Advanced Search
MyIDEAS: Login to save this paper or follow this series

Heterogeneous treatment effects in groups

Contents:

Author Info

  • Riener, Gerhard
  • Wiederhold, Simon

Abstract

We show in a laboratory experiment that the same method of group induction carries different behavioral consequences. These heterogeneous treatment effects can be directly related to the quality of the relationship established between the subjects. Our results indicate the importance of manipulation checks in group-formation tasks in economic experiments. --

Download Info

If you experience problems downloading a file, check if you have the proper application to view it first. In case of further problems read the IDEAS help page. Note that these files are not on the IDEAS site. Please be patient as the files may be large.
File URL: http://econstor.eu/bitstream/10419/66209/1/729886956.pdf
Download Restriction: no

Bibliographic Info

Paper provided by Heinrich‐Heine‐Universität Düsseldorf, Düsseldorf Institute for Competition Economics (DICE) in its series DICE Discussion Papers with number 73.

as in new window
Length:
Date of creation: 2012
Date of revision:
Handle: RePEc:zbw:dicedp:73

Contact details of provider:
Postal: Universitätsstr.1, 40225 Düsseldorf
Phone: +49 211 81-15494
Fax: +49 211 81-15499
Email:
Web page: http://www.dice.hhu.de/en.html
More information through EDIRC

Related research

Keywords: Group induction; Control; Laboratory experiment; Manipulation check;

Other versions of this item:

Find related papers by JEL classification:

This paper has been announced in the following NEP Reports:

References

References listed on IDEAS
Please report citation or reference errors to , or , if you are the registered author of the cited work, log in to your RePEc Author Service profile, click on "citations" and make appropriate adjustments.:
as in new window
  1. George A. Akerlof & Rachel E. Kranton, 2000. "Economics And Identity," The Quarterly Journal of Economics, MIT Press, MIT Press, vol. 115(3), pages 715-753, August.
  2. Gary Charness & Luca Rigotti & Aldo Rustichini, 2007. "Individual Behavior and Group Membership," American Economic Review, American Economic Association, American Economic Association, vol. 97(4), pages 1340-1352, September.
  3. Michael Kosfeld & Armin Falk, 2006. "The Hidden Costs of Control," American Economic Review, American Economic Association, American Economic Association, vol. 96(5), pages 1611-1630, December.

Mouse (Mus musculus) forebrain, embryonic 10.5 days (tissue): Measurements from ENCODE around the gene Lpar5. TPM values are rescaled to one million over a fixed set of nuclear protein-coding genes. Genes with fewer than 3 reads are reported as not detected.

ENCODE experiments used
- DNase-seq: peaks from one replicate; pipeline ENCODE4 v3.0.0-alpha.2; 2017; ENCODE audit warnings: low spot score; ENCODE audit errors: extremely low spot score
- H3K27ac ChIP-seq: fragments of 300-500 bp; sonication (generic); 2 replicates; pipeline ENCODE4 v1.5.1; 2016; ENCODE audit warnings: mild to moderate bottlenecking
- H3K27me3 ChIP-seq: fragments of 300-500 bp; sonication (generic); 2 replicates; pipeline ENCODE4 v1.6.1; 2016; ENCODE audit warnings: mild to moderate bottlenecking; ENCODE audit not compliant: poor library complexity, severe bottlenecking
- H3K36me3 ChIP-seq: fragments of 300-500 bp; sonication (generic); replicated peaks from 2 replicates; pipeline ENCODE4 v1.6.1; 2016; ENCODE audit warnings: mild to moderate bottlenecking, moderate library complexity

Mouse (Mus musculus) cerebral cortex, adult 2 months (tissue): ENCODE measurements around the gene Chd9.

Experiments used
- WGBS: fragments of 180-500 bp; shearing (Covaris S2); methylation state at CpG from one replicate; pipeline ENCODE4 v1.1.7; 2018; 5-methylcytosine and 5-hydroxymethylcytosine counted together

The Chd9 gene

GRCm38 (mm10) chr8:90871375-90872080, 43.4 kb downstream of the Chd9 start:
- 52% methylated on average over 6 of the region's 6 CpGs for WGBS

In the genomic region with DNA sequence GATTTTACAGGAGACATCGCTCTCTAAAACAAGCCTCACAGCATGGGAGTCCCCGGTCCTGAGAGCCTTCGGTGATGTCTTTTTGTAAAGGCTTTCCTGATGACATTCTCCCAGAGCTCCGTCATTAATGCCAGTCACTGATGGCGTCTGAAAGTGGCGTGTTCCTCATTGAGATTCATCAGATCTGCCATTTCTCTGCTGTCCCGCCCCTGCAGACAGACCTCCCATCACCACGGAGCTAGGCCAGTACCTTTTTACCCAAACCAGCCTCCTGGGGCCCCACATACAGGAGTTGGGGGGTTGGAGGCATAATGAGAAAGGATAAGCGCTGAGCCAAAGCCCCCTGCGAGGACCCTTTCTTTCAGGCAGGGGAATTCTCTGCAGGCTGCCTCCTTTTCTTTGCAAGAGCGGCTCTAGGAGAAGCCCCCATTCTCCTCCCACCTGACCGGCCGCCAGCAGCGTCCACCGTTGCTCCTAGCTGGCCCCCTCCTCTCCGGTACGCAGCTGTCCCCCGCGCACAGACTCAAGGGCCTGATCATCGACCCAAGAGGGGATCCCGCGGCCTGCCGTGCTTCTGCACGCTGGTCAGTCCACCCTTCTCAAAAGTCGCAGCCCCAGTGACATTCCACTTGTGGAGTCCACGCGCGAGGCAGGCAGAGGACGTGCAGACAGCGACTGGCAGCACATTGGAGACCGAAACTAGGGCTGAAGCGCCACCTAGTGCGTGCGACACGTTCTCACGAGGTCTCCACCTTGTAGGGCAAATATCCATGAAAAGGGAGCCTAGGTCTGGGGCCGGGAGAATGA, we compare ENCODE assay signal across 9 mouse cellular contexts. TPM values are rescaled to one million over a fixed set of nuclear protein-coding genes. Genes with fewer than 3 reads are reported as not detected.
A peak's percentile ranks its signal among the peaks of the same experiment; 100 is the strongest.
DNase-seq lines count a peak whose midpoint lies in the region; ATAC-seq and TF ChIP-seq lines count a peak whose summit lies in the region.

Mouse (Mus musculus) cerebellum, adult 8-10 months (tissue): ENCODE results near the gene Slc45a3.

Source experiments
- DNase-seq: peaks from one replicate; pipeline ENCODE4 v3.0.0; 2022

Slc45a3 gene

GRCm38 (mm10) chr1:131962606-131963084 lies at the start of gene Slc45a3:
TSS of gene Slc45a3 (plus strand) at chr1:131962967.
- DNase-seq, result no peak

4. Gill, David & Prowse, Victoria L., 2009. "A Structural Analysis of Disappointment Aversion in a Real Effort Competition," IZA Discussion Papers 4536, Institute for the Study of Labor (IZA).
  5. Riener, Gerhard & Wiederhold, Simon, 2012. "Team building and hidden costs of control," DICE Discussion Papers 66, Heinrich‐Heine‐Universität Düsseldorf, Düsseldorf Institute for Competition Economics (DICE).
  6. Ernst Fehr & Bettina Rockenbach, 2003. "Detrimental effects of sanctions on human altruism," Microeconomics, EconWPA 0305007, EconWPA.
  7. Matteo Ploner & Katrin Schmelz & Anthony Ziegelmeyer, 2010. "Hidden Costs of Control: Three Repetitions and an Extension," Jena Economic Research Papers, Friedrich-Schiller-University Jena, Max-Planck-Institute of Economics 2010-007, Friedrich-Schiller-University Jena, Max-Planck-Institute of Economics.
  8. Eckel, Catherine C. & Grossman, Philip J., 2005. "Managing diversity by creating team identity," Journal of Economic Behavior & Organization, Elsevier, Elsevier, vol. 58(3), pages 371-392, November.
  9. Lorenz Goette & David Huffman & Stephan Meier, 2012. "The Impact of Social Ties on Group Interactions: Evidence from Minimal Groups and Randomly Assigned Real Groups," American Economic Journal: Microeconomics, American Economic Association, American Economic Association, vol. 4(1), pages 101-15, February.
  10. Yan Chen & Sherry Xin Li, 2009. "Group Identity and Social Preferences," American Economic Review, American Economic Association, American Economic Association, vol. 99(1), pages 431-57, March.
Full references (including those not matched with items on IDEAS)

Citations

Citations are extracted by the CitEc Project, subscribe to its RSS feed for this item.
as in new window

Cited by:
  1. Gill, David & Prowse, Victoria, 2013. "A Novel Computerized Real Effort Task Based on Sliders," MPRA Paper 48081, University Library of Munich, Germany.

Lists

This item is not listed on Wikipedia, on a reading list or among the top items on IDEAS.

Statistics

Access and download statistics

Corrections

When requesting a correction, please mention this item's handle: RePEc:zbw:dicedp:73. See general information about how to correct material in RePEc.

For technical questions regarding this item, or to correct its authors, title, abstract, bibliographic or download information, contact: (ZBW - German National Library of Economics).

If you have authored this item and are not yet registered with RePEc, we encourage you to do it here. This allows to link your profile to this item. It also allows you to accept potential citations to this item that we are uncertain about.

If references are entirely missing, you can add them using this form.

If the full references list an item that is present in RePEc, but the system did not link to it, you can help with this form.

If you know of missing items citing this one, you can help us creating those links by adding the relevant references in the same way as above, for each refering item. If you are a registered author of this item, you may also want to check the "citations" tab in your profile, as there may be some citations waiting for confirmation.

Please note that corrections may take a couple of weeks to filter through the various RePEc services.